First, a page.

Grant unto us, Almighty God, that we, communing with one another and with thee, may feel our hearts burn within us, until all pure and just and holy things are lovely to us, and we find nothing to fear but that which is hateful in thine eyes. Let thy peace possess our souls, while we look to loving kindness and tender mercy to lift us above that which is low and mean; and, at last, give to the spirit within us a perfect victory and bring us safe through death unto life everlasting. Amen.

O God, thou Fountain of Love, thy spirit is in us as a well of water springing up into everlasting life. Let every thought and motive be cleansed by its life-giving stream. Let each high resolve and holy desire be quickened into larger growth, that the hearts of thy children may bear the fruits of joyful service and grateful adoration. Amen.

HYMN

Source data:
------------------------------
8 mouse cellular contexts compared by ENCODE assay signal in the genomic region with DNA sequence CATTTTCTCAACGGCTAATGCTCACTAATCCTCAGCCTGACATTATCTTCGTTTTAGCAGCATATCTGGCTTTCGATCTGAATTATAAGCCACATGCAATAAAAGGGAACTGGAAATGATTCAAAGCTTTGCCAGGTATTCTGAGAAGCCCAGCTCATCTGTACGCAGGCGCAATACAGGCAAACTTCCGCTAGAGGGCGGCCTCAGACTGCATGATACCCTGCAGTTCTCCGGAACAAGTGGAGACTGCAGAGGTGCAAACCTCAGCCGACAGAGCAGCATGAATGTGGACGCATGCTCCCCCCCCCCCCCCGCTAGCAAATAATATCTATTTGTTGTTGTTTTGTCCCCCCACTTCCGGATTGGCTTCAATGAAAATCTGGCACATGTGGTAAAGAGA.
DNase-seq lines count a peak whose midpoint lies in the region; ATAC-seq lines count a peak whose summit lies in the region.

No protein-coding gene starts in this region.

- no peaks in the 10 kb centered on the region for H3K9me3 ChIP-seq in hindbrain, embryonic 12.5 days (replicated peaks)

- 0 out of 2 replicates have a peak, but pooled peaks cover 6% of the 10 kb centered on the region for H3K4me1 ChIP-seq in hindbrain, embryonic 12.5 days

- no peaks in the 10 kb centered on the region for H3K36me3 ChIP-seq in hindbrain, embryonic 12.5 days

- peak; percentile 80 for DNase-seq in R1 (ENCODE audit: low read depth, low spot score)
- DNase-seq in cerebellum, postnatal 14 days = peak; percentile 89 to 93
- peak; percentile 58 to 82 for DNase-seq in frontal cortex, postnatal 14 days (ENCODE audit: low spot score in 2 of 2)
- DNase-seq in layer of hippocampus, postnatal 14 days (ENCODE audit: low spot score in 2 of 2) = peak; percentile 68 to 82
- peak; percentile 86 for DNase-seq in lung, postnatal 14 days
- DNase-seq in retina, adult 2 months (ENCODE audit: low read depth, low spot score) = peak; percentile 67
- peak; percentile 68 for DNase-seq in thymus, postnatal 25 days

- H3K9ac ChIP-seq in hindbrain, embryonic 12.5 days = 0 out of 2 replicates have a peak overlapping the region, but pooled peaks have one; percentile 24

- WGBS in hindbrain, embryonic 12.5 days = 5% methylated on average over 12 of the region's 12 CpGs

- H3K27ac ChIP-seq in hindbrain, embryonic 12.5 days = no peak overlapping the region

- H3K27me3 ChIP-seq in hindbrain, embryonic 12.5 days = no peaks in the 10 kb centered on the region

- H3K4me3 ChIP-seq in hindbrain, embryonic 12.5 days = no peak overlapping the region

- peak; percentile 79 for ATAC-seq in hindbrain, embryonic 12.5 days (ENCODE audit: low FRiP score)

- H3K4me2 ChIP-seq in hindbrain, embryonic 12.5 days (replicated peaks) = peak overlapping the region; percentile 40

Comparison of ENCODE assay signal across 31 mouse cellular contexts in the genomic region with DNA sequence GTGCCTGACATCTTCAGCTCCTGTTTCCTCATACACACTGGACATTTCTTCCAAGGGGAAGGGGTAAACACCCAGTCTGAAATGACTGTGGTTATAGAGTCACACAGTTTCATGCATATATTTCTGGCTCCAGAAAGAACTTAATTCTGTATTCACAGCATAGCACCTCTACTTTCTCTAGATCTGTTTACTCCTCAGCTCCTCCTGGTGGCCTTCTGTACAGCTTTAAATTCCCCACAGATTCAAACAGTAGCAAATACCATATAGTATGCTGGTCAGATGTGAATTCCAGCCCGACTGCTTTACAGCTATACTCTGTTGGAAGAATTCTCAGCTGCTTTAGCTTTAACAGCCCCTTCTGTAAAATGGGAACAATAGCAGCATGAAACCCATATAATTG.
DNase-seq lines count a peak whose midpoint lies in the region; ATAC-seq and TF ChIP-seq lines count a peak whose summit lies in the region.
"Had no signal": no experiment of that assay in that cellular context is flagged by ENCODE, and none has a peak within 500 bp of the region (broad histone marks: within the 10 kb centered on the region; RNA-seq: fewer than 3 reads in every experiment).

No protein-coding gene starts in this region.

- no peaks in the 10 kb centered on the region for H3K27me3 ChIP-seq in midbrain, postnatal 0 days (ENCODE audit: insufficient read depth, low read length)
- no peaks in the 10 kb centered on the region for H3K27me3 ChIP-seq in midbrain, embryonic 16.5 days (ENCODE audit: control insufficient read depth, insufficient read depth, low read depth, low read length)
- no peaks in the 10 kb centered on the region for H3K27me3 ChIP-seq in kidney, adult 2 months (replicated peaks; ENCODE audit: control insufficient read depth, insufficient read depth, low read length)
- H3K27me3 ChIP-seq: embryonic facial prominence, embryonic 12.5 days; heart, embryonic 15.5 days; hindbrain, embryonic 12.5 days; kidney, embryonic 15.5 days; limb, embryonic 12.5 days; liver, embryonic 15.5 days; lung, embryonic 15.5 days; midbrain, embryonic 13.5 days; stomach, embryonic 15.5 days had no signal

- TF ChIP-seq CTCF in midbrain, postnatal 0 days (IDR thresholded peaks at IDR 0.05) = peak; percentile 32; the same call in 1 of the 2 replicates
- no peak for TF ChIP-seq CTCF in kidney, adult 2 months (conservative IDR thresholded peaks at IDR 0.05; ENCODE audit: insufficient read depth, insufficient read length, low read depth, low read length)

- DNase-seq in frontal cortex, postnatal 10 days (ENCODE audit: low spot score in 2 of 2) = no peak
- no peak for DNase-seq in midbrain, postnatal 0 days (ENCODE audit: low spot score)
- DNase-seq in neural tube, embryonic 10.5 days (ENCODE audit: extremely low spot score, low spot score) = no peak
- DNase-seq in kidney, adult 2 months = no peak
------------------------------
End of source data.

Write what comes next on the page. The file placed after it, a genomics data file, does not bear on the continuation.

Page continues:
BENEDICTION

Now may the peace of God, which passeth all understanding, that peace which the world can neither give nor take away, abide in our hearts to bless us this day and forevermore. Amen.

Or this:

The grace of our Lord Jesus Christ, and the love of God, and the fellow­ship of his holy Spirit, be with you all evermore. Amen.

Or this:

Now unto the God of grace, for the might of his spirit and the love of Christ, be glory in the church throughout all ages, world without end. Amen.

If desired, the Nunc Dimittis, ‘Now lettest thou thy servant depart in peace,’ may be chanted before the people disperse.

* If the book is not in the hands of the people, or if they are not accustomed to its use, the Canticle may be said by the Minister alone, beginning,

Let us lift up our hearts unto the Lord, and give thanks unto our Lord God, for it is very meet, right, and our bounden duty, that we should at all times and in all places give thanks unto thee, O Lord, Holy Father, Almighty, Everlasting God. Therefore, etc.

If desired, the following ancient version of the Sanctus may be used instead:
Holy, holy, holy, Lord God of hosts; heaven and earth are full of thy glory. Hosanna in the highest. Blessed is he that cometh in the name of the Lord. Hosanna in the Highest.

Musical settings will be found in the Hymn Book. Nos. 504, 505.